Epilepsy: myths, stigma and medication management

epilepsy: woman wearing purple parka

Australians are becoming more aware of epilepsy, but there are still myths and stigmas to be broken down, says Yvette McMurtrie, Client Services Coordinator at Epilepsy Queensland – and significant medication adherence problems where pharmacists can help.

“With Wally Lewis being our patron, and with work we’re doing to raise awareness, more people now know about epilepsy but not many understand its complexity, the impact it can have on people or the huge spectrum that represents the condition,” Ms McMurtrie told the AJP.

The organisation is currently planning awareness and fund-raising activities for Purple Day (26 March) including the Purple Pharmacy promotion (hotly contested in Queensland, with Coral Coast pharmacies in particular throwing down the gauntlet each year – pictured is the Burrum Street Coral Coast Pharmacy), a purple procession through Southbank and lighting of key Queensland landmarks in purple.

Australians, including pharmacies, are encouraged to buy or sell Purple Day merchandise and sign the “Purple Pledge,” an Epilepsy Queensland initiative to raise awareness and dispel myths about the condition.

“Many people don’t have much awareness of focal seizures, for example,” Ms McMurtrie says. “These can take years to diagnose in some people – and it’s often not until it generalises that people know they have epilepsy.

“They may experience déjà vu, or twitching in one part of the body, or notice a funny taste in their mouth and not even know it’s a seizure. Some have said their GP has told them that it’s not a seizure unless they’re unconscious. That’s just not true.

“People can have seizures where they could be wandering around and to an outsider, look and act quite conscious. But there are lots of different levels of awareness.”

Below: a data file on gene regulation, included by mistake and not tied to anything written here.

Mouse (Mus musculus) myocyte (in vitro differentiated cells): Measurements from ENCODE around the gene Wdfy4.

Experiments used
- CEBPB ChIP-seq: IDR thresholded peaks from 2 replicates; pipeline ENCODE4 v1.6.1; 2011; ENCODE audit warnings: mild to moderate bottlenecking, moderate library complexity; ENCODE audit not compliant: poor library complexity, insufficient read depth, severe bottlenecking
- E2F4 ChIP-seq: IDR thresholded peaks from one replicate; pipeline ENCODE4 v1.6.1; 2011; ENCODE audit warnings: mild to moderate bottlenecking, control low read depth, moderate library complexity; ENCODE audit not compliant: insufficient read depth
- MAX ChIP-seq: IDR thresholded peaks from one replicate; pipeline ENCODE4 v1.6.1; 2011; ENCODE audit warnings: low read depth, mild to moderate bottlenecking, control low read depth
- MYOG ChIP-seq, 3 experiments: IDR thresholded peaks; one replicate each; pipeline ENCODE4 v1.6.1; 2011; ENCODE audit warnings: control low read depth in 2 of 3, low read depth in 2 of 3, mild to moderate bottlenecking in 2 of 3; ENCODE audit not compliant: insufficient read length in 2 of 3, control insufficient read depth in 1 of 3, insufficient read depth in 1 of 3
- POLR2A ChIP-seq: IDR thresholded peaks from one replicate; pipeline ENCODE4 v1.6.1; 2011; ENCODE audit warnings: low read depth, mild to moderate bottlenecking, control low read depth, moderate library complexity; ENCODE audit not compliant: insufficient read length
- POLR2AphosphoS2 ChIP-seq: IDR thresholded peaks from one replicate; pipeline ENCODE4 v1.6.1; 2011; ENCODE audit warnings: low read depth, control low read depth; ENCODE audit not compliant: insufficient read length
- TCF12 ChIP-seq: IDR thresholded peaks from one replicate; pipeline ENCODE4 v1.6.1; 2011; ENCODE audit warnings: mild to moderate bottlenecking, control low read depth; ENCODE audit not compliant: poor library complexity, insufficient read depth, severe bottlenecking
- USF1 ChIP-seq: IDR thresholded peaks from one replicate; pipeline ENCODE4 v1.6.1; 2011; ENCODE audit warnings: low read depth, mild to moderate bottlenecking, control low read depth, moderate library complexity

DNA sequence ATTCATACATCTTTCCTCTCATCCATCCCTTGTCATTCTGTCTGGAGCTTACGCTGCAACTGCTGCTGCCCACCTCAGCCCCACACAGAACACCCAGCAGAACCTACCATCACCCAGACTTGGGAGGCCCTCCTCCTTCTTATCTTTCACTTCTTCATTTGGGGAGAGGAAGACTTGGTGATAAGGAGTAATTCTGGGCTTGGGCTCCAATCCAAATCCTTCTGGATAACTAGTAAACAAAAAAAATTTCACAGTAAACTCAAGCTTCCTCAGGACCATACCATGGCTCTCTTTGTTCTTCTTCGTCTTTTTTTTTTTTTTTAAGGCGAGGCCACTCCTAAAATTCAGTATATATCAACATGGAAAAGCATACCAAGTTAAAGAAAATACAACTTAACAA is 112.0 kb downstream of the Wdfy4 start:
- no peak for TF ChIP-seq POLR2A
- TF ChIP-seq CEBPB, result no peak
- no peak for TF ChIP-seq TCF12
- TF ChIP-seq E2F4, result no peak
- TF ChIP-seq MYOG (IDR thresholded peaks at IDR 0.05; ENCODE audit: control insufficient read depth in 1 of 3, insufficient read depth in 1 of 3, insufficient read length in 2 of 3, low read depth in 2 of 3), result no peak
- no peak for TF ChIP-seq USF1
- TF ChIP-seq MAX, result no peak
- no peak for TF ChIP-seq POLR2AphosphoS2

Most Australians now understand that they should not hold somebody who is having a seizure down, nor should they put anything in their mouth. But they don’t always know when help should be sought.

“While most people are pretty good about calling an ambulance, most don’t know that a seizure is not a medical emergency until it’s gone for five minutes or more,” Ms McMurtrie says. “Most seizures will stop on their own. They can be quite short. It’s only the occasional seizure that will go for longer than five minutes.

“But if you know this is the person’s first seizure, or if you don’t know whether they have a diagnosis of seizures, call the ambulance immediately.”

She says one important point for pharmacists and pharmacy assistants is not to encourage brand switching with anti-epilepsy medication.

“Even if the doctor has ticked, the box, it’s not recommended to change brands – the problem isn’t with generics as such, it’s that whatever you start on, that you have good seizure control on, you stay on.

“If you do switch brands, your level of the medication could potentially change and that’s enough to trigger a seizure.

“Timing is also important. In order to keep medication levels constant, we recommend people try to stick to a 12-hourly routine as much as possible.”

This can be facilitated by having device or alerts in place to remind people to take their medication at the same time each day.

“Some people with epilepsy have poor memory, so something like using pillboxes or Webster-paks can be very helpful – they can see what they’ve taken and what they havent’.

“Pharmacists will also know how frequently they fill their script. So they can say, ‘I notice you’re two weeks late to fill this script, are you occasionally missing doses?’

“There’s plenty of reasons people’s adherence might not be good: they could be forgetful, they don’t like how the medication makes them feel sick, or tired, or nauseous; they don’t want their friends to know they have epilepsy, so they won’t take it in front of someone else. It could be financial; they want to try and stretch out the script. Pharmacists can talk about the dangers of missing medications like this.”

The effects of a breakthrough seizure can be significant, she says.

“If somebody’e well-controlled, employed, they’re driving a car, a breakthrough seizure can be devastating. If you have a breakthrough seizure you need to take some time off driving again, for example.”

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